Oh where to begin? I think this is the stage where most parents of a clubfoot kid start to wear down and the whole idea gets a little thin. But when I think hard enough about that, I realize that we are really not even one third of the way through this, since this will be ongoing until he is 15.
On Saturday morning around 3am, I awake to the sounds of Hayden coming into our room. Since we stopped using the brace three weeks ago, this is not unusual. He can make many visits in a night and is usually returned to his room as he drives me completely batshit crazy in my bed. I can hear him muttering and as I open my eyes I realize I can't see him anywhere. I soon discover he is on the floor crawling and complaining about his foot, "ouch.....my foot....hurts so much..." In my sleep deprived state, I figure his foot has fallen asleep from perhaps sleeping on it funny or some-such and haul him into my bed for a quick cuddle before I take him back.
5am. Repeat. This time I let him come into the bed, so I can maybe get some frickin' sleep and he lasts about an hour before husband and I are wanting to axe murder him. There is much tossing-turning, whispering, pulling and breaking of my hair. Husband takes him back to bed, where he immediately and loudly notifies us he is disgruntled. Heavy on the gruntle.
About half an hour later I hear him again. This time he is trying to go to the bathroom and it is abundantly obvious something is wrong with his foot. I get up to investigate and husband joins me. We take him downstairs to check it out. I thoroughly inspect his foot for......what? I see no bruising, no swelling, so sign of anything amiss. I try to think back to the previous day. No easy task when my brain is still mush. Nope. Nada.
He positively refuses to put any weight on the foot and tells me it hurts when I apply pressure to the bone on the top of the foot (the talus). Now I am concerned. He's been out of the brace for about three weeks and I'm thinking it could be a relapse. Husband and I hem and haw about what to do, but we decide to give it a couple of hours. Fast forward to mid morning and there is no improvement. We decide he needs to go to the hospital. Here's where I break into a cold sweat thinking about the fabulous BC Children's Hospital Emergency (heavy on the sarcasm) department where you are guaranteed a surly triage nurse, a three hour wait minimum in the waiting area and a cesspool of disgusting sick people whose kids only have the flu and should not be there, but insist on touching every toy and surface with their germy, snotty hands. Shudder.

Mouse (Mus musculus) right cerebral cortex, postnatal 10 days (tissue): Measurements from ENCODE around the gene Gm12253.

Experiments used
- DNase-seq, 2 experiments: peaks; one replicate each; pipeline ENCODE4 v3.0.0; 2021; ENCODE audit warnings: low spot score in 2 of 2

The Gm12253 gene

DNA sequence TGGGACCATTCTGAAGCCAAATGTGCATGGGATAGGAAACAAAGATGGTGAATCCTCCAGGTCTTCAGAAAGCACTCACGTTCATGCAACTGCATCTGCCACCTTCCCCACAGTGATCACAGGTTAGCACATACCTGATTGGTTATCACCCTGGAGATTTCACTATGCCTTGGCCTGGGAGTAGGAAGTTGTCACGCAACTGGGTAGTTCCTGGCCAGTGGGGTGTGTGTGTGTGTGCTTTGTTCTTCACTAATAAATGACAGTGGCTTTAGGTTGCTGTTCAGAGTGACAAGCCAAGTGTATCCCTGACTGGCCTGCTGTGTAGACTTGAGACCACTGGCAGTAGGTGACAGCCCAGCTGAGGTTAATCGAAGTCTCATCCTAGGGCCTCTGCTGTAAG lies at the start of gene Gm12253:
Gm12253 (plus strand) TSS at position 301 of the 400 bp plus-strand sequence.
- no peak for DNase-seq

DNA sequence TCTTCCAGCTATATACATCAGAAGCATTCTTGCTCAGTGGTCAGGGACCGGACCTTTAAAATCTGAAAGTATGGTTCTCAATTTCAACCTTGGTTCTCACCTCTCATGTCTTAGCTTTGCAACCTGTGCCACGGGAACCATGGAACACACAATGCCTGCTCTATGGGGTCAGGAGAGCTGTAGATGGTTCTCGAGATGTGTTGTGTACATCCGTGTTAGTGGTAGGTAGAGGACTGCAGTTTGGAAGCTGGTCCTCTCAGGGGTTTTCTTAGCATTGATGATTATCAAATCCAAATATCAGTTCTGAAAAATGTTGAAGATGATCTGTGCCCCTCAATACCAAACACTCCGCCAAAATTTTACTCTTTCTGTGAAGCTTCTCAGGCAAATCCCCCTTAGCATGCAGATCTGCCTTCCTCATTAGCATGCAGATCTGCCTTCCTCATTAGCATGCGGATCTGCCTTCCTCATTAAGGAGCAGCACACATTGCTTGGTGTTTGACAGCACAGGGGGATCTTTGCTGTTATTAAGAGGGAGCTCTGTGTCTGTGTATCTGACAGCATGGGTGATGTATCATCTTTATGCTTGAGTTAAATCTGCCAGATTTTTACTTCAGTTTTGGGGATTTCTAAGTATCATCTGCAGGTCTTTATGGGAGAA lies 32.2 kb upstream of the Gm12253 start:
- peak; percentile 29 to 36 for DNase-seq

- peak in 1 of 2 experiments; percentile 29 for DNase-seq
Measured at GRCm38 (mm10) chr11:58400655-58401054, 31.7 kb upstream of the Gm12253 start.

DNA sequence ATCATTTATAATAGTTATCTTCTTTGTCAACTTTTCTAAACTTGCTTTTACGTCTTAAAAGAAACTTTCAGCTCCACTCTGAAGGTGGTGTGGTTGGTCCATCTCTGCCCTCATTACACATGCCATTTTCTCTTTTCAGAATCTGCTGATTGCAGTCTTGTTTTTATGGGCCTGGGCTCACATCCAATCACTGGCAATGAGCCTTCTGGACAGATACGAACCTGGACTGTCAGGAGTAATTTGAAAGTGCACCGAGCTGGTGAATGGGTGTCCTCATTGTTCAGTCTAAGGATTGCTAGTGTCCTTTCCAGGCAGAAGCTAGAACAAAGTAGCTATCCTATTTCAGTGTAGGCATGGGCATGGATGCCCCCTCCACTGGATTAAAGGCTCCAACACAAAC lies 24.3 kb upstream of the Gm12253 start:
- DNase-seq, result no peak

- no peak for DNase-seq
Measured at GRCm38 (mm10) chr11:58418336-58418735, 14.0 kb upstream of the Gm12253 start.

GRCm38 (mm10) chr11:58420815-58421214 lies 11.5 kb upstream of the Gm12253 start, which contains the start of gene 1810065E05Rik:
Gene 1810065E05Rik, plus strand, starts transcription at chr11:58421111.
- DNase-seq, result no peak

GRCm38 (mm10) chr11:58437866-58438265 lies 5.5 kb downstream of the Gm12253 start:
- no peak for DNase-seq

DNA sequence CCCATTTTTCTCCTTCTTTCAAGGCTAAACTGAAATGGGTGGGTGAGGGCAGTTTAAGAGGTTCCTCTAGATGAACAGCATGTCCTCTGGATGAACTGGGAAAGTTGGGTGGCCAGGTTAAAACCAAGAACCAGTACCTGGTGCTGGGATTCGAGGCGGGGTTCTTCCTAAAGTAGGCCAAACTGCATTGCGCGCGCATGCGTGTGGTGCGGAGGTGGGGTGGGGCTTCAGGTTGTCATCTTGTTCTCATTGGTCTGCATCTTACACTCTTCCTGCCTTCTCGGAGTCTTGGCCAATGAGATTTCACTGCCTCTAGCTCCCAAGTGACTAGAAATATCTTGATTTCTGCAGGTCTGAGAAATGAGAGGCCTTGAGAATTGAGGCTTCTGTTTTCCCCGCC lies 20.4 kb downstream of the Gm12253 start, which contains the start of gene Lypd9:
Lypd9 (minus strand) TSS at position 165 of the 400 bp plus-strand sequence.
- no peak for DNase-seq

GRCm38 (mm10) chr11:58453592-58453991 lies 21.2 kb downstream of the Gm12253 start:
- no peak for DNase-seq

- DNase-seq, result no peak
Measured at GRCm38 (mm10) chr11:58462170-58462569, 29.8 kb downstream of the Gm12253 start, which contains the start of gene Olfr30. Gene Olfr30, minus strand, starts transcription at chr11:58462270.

Then I twig on the brilliant idea of taking him to Royal Columbian Hospital Emergency because that's where Dr. Pirani's clinic is and if he ends up needing to see him, then the x-rays and whatever are already there! Inspired! It's about a twenty minute drive compared to the two minute drive, but the highway is clear and it's smooth sailing.
Here's where I put in a plug for one of the best emergency departments I have ever encountered. I arrive and check in with the receptionist in emergency. She takes Hayden's medical number and checks to make sure all of our information is still current. She puts a bracelet on him. We are directed to wait in the designated area and a triage nurse will call us shortly. Hayden has to go to the bathroom, of course so we trudge to the other end of the long hallway because the closest bathroom is being renovated. Naturally they call us while we are doing that, but another mother kindly informs me, so I let the nurse know we are back.
We get called to triage and she takes more detailed medical info, asks what the trouble is and takes Hayden's vitals. Back to the waiting area. This is all in a relatively small zone, so it's not like you are hiking back and forth anywhere. After a few minutes the admitting nurse calls us and she prints out the paperwork and directs us to an area called "the minor treatment waiting area". Now think about this for a minute and bask in the excellence that is order and intelligence. Does it not make sense to separate the heart attacks and amputees from the dog bites and minor spills? Sure does to me!
Once settled in there amongst a few others, a nurse comes in and tells another patient her ultrasound is scheduled for 3:30. What?!?! They give you a time?!?!? What kind of magical efficiency is this? Are demons at play? No, I think that somewhere along the way someone figured out that the primary cause of anxiety in the waiting room of a hospital is the waiting. And the not knowing. It seems about five or ten minutes before the kindly nurse escorts Hayden and I to the paediatric area and we are given a room. Hayden is stoked about the "high up bed" and he is content to read his I Spy books and munch on some snacks while we wait.